Low Down on the Radio

23 August 2014

LOFAR image of the Pinwheel Galaxy. Mulcahy, D. D., et al
LOFAR image of the Pinwheel Galaxy.

Most radio telescopes have a traditional dish shape, such as Arecibo or Parkes. But there are other forms a radio telescope can take, for example the radio antenna on your car.

You might not think of your car radio antenna as a telescope, but in a way it is. It’s an omnidirectional radio receiver, which can be used as a radio telescope. It does have a few problems, however. One is that your car radio is tuned to a frequency range used by radio stations. So any signal from space gets overwhelmed by radio stations. That can be corrected by using a receiver for different frequencies. Another problem is that your car antenna is omnidirectional. It needs to be to pick up radio stations from any direction, but that means you can’t determine the direction of a radio signal.

That problem can be solved by using an array of omnidirectional antennas and connecting them together. With multiple antennas, you can time the radio signals as they arrive to determine the direction of the radio signal. It’s similar to the way your ears work together to determine the direction of a particular sound. The reason omnidirectional arrays aren’t often used is that it difficult produce detailed images with them.

An omnidirectional antenna from LOFAR. A. R. Offringa
An omnidirectional antenna from LOFAR.

But now a new new array of omnidirectional antennas known as LOFAR has resolved this issue. LOFAR is an array of about 25,000 antennas spread across Northern Europe. The signals from each antenna are digitized so that their data can be combined to create a directional image. It takes a great deal of computing power to integrate the signals, but that is also to its advantage. Since the antennas are omnidirectional, the directional imaging is done by the software. LOFAR doesn’t have to “point” in a specific direction like dish telescopes. So the same data can be used to create images in different directions via software.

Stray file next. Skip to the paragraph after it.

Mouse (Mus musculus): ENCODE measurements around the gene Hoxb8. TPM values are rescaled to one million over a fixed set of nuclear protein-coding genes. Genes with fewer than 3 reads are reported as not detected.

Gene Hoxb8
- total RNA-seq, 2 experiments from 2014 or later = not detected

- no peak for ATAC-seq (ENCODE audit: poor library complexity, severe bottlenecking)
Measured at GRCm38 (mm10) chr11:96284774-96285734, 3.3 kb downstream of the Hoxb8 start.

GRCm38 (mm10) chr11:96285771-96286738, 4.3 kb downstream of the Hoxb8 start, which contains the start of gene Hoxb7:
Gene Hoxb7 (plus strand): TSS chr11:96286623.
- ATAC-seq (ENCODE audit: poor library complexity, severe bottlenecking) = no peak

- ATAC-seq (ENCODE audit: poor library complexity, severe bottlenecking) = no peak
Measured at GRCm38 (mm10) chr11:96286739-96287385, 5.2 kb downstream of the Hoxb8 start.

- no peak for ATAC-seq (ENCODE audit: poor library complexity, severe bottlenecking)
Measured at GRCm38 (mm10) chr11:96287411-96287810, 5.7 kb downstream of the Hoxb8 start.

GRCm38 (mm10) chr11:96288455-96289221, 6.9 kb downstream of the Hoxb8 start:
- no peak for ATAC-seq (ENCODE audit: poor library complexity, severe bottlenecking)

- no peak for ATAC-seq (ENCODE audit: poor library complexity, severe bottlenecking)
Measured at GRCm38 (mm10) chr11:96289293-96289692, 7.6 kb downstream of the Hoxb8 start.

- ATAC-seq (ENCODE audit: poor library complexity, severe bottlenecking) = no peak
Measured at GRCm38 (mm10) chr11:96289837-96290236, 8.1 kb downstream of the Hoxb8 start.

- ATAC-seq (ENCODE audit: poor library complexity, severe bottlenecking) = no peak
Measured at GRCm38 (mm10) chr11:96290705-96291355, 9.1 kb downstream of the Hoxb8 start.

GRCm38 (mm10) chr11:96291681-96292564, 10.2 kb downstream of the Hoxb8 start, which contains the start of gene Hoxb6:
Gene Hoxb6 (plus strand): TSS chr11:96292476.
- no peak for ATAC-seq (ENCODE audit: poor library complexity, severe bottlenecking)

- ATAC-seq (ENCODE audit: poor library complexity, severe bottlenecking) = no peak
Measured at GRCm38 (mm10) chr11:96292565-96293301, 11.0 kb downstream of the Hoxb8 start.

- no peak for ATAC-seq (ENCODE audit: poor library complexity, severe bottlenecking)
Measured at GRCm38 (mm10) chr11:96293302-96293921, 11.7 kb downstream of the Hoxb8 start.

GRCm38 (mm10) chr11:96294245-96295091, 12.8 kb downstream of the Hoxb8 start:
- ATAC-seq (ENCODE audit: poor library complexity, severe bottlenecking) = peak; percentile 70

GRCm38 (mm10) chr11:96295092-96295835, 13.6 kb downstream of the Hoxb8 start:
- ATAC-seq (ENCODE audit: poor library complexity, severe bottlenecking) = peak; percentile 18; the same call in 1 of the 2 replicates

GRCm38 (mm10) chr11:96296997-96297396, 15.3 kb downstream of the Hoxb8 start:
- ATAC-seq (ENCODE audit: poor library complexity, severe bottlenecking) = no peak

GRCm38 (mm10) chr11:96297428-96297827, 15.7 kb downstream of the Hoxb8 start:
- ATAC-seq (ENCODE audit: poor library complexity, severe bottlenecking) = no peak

Because LOFAR doesn’t need to focus radio signals with a dish, it can capture detailed signals at lower frequencies. It’s targeted at frequencies below 250 MHz, and just above FM radio frequencies. We haven’t had high resolution images at this frequency range, so this is a pretty major advance. For example, in a recent paper in Astronomy and Astrophysics, the LOFAR team produces a high resolution image of the Whirlpool galaxy, which you can see in the image above.

In the future LOFAR will be able to study not only galaxies, but things such as the hydrogen emission of distant (and therefore highly redshifted) objects. It may even help us see the early light from the first stars of the cosmos.